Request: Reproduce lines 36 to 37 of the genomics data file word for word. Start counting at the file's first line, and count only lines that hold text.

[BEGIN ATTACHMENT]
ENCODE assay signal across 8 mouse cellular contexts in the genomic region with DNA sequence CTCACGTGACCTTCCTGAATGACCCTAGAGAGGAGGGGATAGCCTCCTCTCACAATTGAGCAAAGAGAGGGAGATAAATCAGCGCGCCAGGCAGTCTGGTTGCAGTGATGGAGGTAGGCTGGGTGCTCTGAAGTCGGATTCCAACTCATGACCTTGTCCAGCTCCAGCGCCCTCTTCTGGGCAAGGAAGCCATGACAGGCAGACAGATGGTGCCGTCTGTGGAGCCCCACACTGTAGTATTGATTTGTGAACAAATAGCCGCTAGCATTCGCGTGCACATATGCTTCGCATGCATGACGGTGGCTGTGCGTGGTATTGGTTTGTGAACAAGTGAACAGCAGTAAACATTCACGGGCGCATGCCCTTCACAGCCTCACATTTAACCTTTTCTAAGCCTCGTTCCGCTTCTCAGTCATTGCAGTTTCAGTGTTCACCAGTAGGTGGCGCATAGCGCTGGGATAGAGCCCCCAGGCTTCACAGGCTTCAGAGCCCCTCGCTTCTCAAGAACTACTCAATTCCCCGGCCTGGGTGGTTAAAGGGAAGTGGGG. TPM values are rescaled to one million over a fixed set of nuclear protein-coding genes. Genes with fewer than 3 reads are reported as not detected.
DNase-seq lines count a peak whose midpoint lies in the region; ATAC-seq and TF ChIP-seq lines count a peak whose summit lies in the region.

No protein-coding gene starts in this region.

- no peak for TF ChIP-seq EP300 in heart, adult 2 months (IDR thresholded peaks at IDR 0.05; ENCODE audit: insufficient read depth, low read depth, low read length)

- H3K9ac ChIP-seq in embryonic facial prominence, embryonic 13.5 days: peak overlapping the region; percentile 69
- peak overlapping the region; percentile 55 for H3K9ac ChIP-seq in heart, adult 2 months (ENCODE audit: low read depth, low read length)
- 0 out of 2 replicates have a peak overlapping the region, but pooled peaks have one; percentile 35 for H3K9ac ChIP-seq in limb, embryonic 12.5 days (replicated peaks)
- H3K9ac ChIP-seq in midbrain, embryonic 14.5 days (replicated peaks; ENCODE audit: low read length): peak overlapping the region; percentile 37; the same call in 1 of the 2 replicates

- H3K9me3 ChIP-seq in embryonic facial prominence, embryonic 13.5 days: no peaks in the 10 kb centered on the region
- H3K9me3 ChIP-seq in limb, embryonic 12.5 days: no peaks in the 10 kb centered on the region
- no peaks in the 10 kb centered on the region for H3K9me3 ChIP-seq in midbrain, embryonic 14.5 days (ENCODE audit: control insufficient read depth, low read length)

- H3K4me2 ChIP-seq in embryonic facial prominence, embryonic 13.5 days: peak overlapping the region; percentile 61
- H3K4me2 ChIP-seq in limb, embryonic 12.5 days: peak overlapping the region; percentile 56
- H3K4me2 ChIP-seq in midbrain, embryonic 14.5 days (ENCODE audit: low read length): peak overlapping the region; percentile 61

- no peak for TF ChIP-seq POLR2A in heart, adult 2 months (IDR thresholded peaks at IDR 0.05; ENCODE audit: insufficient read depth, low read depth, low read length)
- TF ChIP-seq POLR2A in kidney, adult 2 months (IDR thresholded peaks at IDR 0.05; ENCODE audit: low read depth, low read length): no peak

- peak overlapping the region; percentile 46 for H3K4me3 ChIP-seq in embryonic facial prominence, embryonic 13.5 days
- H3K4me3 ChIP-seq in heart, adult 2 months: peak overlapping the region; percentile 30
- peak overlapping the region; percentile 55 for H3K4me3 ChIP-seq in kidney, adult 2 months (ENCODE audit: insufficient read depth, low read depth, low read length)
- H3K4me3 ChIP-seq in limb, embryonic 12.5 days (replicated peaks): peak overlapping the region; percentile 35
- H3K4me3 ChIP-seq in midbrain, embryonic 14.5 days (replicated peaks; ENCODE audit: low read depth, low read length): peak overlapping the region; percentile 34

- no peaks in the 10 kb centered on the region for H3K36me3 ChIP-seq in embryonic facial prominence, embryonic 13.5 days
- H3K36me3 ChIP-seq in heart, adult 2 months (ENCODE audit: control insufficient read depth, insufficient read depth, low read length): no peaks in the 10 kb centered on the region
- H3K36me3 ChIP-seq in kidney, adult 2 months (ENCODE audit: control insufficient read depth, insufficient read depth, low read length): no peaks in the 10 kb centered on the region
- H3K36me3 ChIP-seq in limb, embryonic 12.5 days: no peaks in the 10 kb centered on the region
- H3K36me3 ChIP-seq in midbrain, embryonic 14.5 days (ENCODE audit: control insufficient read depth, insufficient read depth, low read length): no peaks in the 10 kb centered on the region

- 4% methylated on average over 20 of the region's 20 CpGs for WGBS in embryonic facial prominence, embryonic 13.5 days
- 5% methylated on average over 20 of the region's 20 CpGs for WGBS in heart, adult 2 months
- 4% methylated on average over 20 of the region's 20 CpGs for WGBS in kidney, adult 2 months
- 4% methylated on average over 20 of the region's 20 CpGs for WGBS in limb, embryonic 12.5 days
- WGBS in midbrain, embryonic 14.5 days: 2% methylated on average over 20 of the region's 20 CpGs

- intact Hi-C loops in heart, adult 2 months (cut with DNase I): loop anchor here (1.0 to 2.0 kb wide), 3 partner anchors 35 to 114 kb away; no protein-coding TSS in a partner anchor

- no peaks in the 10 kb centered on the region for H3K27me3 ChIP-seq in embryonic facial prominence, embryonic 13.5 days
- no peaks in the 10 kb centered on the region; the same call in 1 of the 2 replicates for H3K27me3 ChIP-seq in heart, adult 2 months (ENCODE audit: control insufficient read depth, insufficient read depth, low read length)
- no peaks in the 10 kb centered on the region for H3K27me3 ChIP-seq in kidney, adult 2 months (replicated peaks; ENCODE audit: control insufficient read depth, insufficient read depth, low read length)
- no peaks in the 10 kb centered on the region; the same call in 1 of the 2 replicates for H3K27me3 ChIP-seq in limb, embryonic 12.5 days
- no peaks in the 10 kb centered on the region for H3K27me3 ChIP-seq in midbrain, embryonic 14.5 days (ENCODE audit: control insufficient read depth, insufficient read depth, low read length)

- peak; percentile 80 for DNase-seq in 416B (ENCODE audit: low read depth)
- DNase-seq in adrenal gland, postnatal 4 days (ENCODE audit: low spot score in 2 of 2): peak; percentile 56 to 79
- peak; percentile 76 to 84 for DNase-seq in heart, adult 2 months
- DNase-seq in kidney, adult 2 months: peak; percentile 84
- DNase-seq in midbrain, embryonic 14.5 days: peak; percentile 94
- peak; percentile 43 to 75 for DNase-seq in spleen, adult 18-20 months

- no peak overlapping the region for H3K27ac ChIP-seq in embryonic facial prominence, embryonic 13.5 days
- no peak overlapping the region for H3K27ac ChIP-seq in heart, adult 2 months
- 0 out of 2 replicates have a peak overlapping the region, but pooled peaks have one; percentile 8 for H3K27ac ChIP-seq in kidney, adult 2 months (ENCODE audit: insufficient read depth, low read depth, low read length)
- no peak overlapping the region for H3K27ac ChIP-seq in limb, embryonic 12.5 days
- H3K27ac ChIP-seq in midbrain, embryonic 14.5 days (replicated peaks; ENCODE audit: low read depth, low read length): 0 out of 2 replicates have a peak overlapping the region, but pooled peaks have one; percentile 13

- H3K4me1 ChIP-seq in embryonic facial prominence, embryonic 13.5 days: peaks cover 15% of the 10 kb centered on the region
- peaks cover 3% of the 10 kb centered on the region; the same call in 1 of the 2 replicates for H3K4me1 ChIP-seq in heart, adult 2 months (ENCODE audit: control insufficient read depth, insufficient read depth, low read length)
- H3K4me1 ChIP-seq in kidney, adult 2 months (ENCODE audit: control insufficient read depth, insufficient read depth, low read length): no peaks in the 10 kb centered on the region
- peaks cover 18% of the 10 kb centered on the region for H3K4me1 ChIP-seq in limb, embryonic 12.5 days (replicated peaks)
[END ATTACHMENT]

- no peaks in the 10 kb centered on the region; the same call in 1 of the 2 replicates for H3K27me3 ChIP-seq in limb, embryonic 12.5 days
- no peaks in the 10 kb centered on the region for H3K27me3 ChIP-seq in midbrain, embryonic 14.5 days (ENCODE audit: control insufficient read depth, insufficient read depth, low read length)